As previously mentioned, providing economic opportunity to the poor with large-scale programs, such as bolsa familia, noncontributory pensions and more access to credit, is no longer a residual policy in Brazil. Social policies are as important as macroeconomic stability and can have significant electoral implications. For example, the campaign platform of the main opposition candidate for the presidency, Jose Serra, is to double the number of families assisted by the bolsa família.

According to ActionAid, Brazil for the second consecutive year is a leading country, “who really fights hunger” among developing countries as whole. According to the United Nations’ Millennium Development Goal (MDG) Monitor, of the eight MDGs, Brazil has already achieved four: eradicate extreme poverty and hunger, achieve universal primary education, promote gender equality and empower women, and combat HIV/AIDS, malaria and other diseases. The other four goals were considered very likely to be achieved: reduce child mortality, improve maternal health, ensure environmental sustainability and develop a global partnership for development. Although the real achievement of some of those goals is questionable, it is important to keep in mind that these are no trivial accomplishments in a society where macroeconomic mismanagement and inequality were for decades the most salient features.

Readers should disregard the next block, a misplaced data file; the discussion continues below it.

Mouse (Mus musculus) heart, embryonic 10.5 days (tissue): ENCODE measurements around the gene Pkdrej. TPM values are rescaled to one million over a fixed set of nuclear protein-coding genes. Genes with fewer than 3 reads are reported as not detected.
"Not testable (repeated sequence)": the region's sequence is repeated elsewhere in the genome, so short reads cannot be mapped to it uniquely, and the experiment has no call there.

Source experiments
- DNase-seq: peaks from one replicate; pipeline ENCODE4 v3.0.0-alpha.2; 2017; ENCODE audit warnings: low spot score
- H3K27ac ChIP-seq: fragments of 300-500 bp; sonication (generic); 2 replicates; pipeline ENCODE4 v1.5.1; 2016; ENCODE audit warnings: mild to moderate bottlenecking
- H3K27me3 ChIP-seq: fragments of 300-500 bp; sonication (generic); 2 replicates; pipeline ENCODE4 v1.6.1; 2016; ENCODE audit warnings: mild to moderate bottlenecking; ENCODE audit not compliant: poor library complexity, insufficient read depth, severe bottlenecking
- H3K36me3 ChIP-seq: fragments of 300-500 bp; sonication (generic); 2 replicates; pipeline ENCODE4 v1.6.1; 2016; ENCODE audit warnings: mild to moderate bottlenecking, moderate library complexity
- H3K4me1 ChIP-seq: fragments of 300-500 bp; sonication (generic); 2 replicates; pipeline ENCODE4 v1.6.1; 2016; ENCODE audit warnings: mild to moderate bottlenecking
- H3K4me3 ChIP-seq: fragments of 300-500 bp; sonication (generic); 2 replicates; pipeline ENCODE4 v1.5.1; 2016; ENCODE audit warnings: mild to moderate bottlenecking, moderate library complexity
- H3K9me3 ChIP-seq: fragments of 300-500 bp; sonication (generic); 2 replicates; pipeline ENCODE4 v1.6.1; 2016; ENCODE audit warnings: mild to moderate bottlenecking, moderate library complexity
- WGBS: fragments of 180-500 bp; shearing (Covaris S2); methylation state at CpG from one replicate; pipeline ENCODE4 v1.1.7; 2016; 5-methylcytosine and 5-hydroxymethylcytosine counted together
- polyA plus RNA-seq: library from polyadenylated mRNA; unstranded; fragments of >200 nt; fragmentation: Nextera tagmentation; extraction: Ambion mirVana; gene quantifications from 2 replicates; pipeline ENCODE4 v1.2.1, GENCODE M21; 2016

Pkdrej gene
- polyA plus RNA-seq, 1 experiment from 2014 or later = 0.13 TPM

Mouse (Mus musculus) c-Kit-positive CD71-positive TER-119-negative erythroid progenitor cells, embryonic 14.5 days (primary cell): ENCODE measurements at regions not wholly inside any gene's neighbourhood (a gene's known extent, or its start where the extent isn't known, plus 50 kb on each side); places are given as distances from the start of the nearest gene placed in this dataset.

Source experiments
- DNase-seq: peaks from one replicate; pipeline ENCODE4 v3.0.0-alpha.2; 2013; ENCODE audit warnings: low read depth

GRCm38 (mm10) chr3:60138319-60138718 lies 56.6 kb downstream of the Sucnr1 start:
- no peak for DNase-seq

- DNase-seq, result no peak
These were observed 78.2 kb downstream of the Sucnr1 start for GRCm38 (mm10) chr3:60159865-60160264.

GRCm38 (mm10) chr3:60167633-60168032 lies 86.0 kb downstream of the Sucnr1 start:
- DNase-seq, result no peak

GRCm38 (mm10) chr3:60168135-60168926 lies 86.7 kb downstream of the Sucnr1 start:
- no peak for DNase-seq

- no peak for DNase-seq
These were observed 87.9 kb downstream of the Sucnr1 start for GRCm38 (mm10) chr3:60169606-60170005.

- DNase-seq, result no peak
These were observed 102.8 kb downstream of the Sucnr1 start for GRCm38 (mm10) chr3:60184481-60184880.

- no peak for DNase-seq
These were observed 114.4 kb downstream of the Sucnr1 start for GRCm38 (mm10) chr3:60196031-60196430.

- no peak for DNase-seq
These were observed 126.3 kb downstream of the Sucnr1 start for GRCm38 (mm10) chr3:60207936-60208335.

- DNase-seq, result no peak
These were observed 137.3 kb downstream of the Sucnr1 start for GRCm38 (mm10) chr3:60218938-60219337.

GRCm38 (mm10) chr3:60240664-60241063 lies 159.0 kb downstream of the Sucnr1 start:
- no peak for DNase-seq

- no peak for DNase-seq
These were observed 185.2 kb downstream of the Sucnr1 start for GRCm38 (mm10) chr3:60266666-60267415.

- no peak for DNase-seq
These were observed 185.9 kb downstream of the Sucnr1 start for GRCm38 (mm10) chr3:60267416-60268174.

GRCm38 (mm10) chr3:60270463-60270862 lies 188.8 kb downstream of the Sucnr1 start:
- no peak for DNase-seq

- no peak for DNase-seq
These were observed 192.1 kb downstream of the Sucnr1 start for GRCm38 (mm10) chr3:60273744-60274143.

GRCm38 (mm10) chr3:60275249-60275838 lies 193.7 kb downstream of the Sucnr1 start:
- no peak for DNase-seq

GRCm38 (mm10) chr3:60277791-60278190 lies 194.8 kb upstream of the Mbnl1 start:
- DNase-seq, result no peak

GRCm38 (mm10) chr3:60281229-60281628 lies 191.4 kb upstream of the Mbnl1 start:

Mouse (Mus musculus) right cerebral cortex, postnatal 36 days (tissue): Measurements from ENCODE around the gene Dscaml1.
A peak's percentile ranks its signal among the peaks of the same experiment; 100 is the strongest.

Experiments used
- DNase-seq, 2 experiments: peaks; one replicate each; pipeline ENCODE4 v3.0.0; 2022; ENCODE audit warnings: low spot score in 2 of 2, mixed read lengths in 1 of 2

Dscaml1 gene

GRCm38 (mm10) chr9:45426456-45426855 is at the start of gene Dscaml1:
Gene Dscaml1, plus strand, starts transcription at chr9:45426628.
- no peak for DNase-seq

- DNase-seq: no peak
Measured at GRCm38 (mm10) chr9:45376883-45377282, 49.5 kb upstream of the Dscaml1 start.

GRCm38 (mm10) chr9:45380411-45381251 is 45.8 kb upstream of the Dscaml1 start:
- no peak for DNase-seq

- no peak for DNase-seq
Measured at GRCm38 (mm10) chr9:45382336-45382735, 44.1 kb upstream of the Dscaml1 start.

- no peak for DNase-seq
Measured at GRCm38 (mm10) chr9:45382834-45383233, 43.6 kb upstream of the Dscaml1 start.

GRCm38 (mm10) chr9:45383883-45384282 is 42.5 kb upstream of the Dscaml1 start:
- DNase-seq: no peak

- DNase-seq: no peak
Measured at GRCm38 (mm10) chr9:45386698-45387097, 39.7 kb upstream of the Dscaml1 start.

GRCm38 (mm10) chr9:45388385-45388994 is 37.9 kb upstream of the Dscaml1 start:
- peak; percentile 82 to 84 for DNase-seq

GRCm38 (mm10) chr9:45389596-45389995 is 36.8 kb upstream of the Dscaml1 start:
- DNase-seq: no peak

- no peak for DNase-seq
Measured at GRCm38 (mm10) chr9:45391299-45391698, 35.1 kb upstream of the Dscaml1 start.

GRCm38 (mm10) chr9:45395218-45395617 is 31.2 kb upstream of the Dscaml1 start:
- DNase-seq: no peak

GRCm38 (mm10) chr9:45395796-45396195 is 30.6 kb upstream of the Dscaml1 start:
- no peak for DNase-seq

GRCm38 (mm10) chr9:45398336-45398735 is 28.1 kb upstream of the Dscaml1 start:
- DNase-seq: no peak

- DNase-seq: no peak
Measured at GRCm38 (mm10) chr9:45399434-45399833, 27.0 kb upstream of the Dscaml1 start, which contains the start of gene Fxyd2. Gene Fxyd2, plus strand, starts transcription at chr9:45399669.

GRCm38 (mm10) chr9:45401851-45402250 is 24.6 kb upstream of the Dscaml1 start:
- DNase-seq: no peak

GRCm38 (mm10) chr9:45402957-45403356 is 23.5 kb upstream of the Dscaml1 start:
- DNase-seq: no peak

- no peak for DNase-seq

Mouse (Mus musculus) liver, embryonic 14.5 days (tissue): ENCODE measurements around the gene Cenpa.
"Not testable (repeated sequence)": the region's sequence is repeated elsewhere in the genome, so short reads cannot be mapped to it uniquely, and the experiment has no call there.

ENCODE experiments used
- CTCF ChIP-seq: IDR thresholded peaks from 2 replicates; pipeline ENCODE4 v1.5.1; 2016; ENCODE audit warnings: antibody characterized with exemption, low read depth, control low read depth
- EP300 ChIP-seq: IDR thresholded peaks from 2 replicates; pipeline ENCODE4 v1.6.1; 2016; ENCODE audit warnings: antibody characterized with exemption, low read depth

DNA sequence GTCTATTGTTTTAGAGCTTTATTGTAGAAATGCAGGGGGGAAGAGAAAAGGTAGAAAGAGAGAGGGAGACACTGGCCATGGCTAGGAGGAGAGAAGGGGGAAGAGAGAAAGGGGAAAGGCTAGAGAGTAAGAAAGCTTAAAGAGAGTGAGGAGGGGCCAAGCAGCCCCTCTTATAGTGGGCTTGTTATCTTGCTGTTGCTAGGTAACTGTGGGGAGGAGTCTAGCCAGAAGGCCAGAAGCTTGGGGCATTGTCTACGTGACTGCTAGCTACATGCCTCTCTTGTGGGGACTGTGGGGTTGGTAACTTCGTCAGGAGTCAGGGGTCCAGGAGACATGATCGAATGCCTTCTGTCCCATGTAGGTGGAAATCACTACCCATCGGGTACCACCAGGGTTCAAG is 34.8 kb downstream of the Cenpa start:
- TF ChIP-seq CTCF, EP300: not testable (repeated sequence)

Bolsa família proved very successful not only combating inequality but also in winning votes in President Lula’s reelection in 2006 and boosting votes for his successor Dilma Rousseff. However, the electoral base who voted Lula to office in 2006 was not the same as the one that voted for him in 2002; the PT’s traditional electoral base was mostly formed by better educated and high income voters in the relatively urban and industrial sectors in Brazil’s south and southeast. However, Lula’s social programs— especially the conditional cash transfer scheme that targets low-income families— were a likely key variable in explaining his good electoral performance among low-income voters. Hunter and Power (2007) show the impact of targeted social policy on voter choice by correlating election results with the implementation of the bolsa família program at the sub-national level. They demonstrate that between 60 and 85 percent of votes from the impoverished north and northeast of the country went to Lula. Bolsa família became the centerpiece of social policy and the number of Brazilian families covered rapidly climbed to more than 12.7 million or about 50.8 million people; more than two thirds of whom earned less than $33.00 a month. Moreover, the program was implemented at the relatively low cost of 2.5 percent of all government expenditure (Hunter and Sugiyama 2009).